Should the church reconsider its policy against concealed weapons?

Many readers will have heard by now about the Texas church shooting. Here is a picture that I found very eerie because it could have easily taken place in an LDS chapel (although it didn’t — the church involved was not LDS):

To summarize, a man wearing a tench coat entered a Texas church with a shotgun hidden in his coat. The man shot an usher, shot another man and was killed by two members of the congregation who pulled out guns and shot him. The two people shot by the guy in the trench coat died. It should be noted that several other members of the congregation also pulled out their guns right after the shooting and adopted defensive postures to take on the gunman. Guns in church are legal in Texas because of a recent change in the law. The shooters who killed the gunman saved countless lives. As you can see from the picture above, the congregants were sitting ducks who could have been massacred by the gunman.

LDS church policy in Handbook 2 states:



Churches are dedicated for the worship of God and as havens from the cares and concerns of the world. With the exception of current law enforcement officers, the carrying of lethal weapons on Church property, concealed or otherwise, is prohibited.

I have seen some reports that indicate the handbook policy was actually changed in August 2019 to make the policy against guns more stringent. It is worth noting that in September 2018 a church member with a concealed carry permit accidentally discharged his gun in a meetinghouse in Provo, Utah. This accident may have had something to do with the 2019 policy change.

But given that church shooting in Texas — in which people with concealed carry permits saved countless lives, perhaps the Church will consider changing its policy again. This post is intended to politely discuss this issue.

Please note: we at M* do not believe it is our job to counsel the Brethren on Church policy. We do not criticize Church leaders on this policy or any other policy. We believe the Church is led by revelation and that Church leaders receive that revelation. The purpose of this post is, therefore, not to complain but instead to provide a forum for members to present their opinions.

Possible arguments in favor of allowing concealed carry at Church

1)Concealed carry at an LDS church should only be considered in states and countries where concealed carry at church is legal, as it is in Texas. It is worth noting that this means concealed carry would still not be legal in most countries and even in some U.S. states. So, this question only applies to a few locales, not the entire world.

2)Concealed carry permits involve taking safety and training classes. The people with these permits are among the safest gun owners in the world because of this training.

3)The number of guns in the United States continues to climb. I have seen estimates that there are between 300 million and 400 million gun in the U.S. Meanwhile, the homicide rate has gone down. (See the below chart).

With so many guns in the United States, and so many crazy and/or over-politicized people out there, it is reasonable to believe that LDS churches may suffer attacks by shooters.

4)Please do not come on this blog and make inane arguments about gun control. You can take those arguments to other blogs where people believe in unicorns and the tooth fairy. The fact remains that the United States has a constitutional protection for gun ownership, and that will not change anytime soon. There are at least 300 million guns in the United States, and they will not magically disappear because you want them to. In a Zion world there would be no guns (in my opinion), but we don’t live in Zion, we live in a fallen world where bad guys can easily get guns. And as the chart above shows, the more people talk about gun control (under President Obama), the more guns people buy. Let’s deal with the facts as they are, not as we wish them to be. And this post is not about gun control — it is about Church policy towards concealed carry.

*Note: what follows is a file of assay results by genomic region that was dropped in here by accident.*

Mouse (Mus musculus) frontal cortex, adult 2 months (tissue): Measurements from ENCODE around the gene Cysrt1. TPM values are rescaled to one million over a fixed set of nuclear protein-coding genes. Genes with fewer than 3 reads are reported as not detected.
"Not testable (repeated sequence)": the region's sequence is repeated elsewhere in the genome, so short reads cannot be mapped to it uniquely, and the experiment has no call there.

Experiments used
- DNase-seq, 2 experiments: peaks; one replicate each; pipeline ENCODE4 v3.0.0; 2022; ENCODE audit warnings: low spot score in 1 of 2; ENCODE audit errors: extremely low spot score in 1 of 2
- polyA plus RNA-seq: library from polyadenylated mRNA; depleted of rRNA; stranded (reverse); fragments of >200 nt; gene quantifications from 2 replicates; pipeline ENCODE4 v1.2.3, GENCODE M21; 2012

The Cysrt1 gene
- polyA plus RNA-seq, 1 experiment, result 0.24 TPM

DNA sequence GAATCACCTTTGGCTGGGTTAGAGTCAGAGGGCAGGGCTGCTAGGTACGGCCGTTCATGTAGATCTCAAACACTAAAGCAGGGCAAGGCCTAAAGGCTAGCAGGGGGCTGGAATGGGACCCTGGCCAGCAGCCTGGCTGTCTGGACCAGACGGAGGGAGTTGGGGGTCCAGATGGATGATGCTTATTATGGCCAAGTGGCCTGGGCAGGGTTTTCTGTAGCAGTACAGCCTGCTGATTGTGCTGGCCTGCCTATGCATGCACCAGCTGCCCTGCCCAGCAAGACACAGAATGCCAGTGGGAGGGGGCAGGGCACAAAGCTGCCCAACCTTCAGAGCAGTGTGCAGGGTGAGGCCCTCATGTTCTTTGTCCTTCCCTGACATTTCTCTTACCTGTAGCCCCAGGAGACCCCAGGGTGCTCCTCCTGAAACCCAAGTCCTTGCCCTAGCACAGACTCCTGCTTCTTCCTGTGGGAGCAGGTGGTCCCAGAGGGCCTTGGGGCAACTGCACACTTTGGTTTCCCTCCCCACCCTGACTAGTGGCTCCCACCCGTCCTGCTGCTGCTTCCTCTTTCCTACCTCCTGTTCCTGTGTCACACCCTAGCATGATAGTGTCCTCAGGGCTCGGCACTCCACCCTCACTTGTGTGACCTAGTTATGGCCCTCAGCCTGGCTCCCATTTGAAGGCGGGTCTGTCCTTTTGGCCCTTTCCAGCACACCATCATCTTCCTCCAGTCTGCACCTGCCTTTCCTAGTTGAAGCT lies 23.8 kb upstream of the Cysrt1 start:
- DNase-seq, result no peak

5)If bad guys are going to have guns (and they are), good guys with guns will be needed. If bad guys know that the Church is a gun free zone, they are more likely to target our chapels. Many of the most publicized mass shootings take place in gun free zones.

6)Lives will be saved if a concealed carry holder takes on a potential shooter at church.

Possible arguments in favor of continuing church policy as it is

1)The Church is concerned about all lethal weapons in a peaceful church setting. It does not help bring the Spirit to see people around you carrying weapons of any kind. The Church is about worshipping the Prince of Peace.

2)Guns, even those carried by people with conceal carry permits, will sometimes go off, even accidentally. Can you imagine the tragedy of somebody accidentally being killed by a person carrying a gun at church?

3)Guns are not compatible with a Zion society, and this is what we should be trying to create at church. Like it or not, some people are going to feel uncomfortable knowing other people at church are carrying guns.

4)If you favor guns at church, would you favor guns at a temple? I would not personally. Consider this question carefully while you consider whether you want guns in a chapel while the Sacrament is being served.

My take: I am honestly undecided on this issue. I own several guns for protection. I take them to the range once a year to shoot. I am against most gun control, and I favor the 2nd Amendment. It is simply a fact that many attacks take place in gun free zones. But on the other hand, I have tremendous sympathy for those who don’t want to see guns at church. It is also simply a fact that a gun carried by even the safest person can go off accidentally. And I would not want people to carry guns into the temple, so if I don’t want guns at the temple, why would I want them in a chapel? So I can see good arguments on both sides of this issue.